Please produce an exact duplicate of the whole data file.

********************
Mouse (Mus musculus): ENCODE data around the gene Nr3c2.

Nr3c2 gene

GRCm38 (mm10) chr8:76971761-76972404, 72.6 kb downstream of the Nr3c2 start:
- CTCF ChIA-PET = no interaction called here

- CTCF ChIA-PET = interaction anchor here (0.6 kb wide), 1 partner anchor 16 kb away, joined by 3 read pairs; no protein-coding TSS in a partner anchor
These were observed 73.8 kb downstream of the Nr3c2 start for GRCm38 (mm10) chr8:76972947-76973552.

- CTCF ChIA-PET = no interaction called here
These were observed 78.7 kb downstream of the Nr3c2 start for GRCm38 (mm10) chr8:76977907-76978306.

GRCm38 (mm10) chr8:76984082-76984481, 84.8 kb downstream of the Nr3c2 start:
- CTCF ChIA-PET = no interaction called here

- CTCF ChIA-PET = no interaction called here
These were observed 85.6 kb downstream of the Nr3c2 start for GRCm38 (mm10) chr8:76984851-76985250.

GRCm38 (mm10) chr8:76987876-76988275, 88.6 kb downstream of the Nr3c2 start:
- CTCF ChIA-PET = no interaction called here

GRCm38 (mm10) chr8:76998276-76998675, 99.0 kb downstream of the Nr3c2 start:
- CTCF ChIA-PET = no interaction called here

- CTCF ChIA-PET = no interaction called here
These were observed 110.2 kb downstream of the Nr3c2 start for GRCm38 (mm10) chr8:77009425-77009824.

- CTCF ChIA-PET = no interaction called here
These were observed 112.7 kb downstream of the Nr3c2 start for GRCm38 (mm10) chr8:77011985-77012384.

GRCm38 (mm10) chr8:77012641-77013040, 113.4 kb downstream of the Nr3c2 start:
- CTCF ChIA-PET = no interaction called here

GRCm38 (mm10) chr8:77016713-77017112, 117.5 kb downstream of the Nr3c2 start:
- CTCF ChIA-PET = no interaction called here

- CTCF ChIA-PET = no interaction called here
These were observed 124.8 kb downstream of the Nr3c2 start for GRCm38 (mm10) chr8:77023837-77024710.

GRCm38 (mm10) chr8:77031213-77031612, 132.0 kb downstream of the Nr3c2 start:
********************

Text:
Mouse (Mus musculus): ENCODE data around the gene Nr3c2.

Nr3c2 gene

GRCm38 (mm10) chr8:76971761-76972404, 72.6 kb downstream of the Nr3c2 start:
- CTCF ChIA-PET = no interaction called here

- CTCF ChIA-PET = interaction anchor here (0.6 kb wide), 1 partner anchor 16 kb away, joined by 3 read pairs; no protein-coding TSS in a partner anchor
These were observed 73.8 kb downstream of the Nr3c2 start for GRCm38 (mm10) chr8:76972947-76973552.

- CTCF ChIA-PET = no interaction called here
These were observed 78.7 kb downstream of the Nr3c2 start for GRCm38 (mm10) chr8:76977907-76978306.

GRCm38 (mm10) chr8:76984082-76984481, 84.8 kb downstream of the Nr3c2 start:
- CTCF ChIA-PET = no interaction called here

- CTCF ChIA-PET = no interaction called here
These were observed 85.6 kb downstream of the Nr3c2 start for GRCm38 (mm10) chr8:76984851-76985250.

GRCm38 (mm10) chr8:76987876-76988275, 88.6 kb downstream of the Nr3c2 start:
- CTCF ChIA-PET = no interaction called here

GRCm38 (mm10) chr8:76998276-76998675, 99.0 kb downstream of the Nr3c2 start:
- CTCF ChIA-PET = no interaction called here

- CTCF ChIA-PET = no interaction called here
These were observed 110.2 kb downstream of the Nr3c2 start for GRCm38 (mm10) chr8:77009425-77009824.

- CTCF ChIA-PET = no interaction called here
These were observed 112.7 kb downstream of the Nr3c2 start for GRCm38 (mm10) chr8:77011985-77012384.

GRCm38 (mm10) chr8:77012641-77013040, 113.4 kb downstream of the Nr3c2 start:
- CTCF ChIA-PET = no interaction called here

GRCm38 (mm10) chr8:77016713-77017112, 117.5 kb downstream of the Nr3c2 start:
- CTCF ChIA-PET = no interaction called here

- CTCF ChIA-PET = no interaction called here
These were observed 124.8 kb downstream of the Nr3c2 start for GRCm38 (mm10) chr8:77023837-77024710.

GRCm38 (mm10) chr8:77031213-77031612, 132.0 kb downstream of the Nr3c2 start: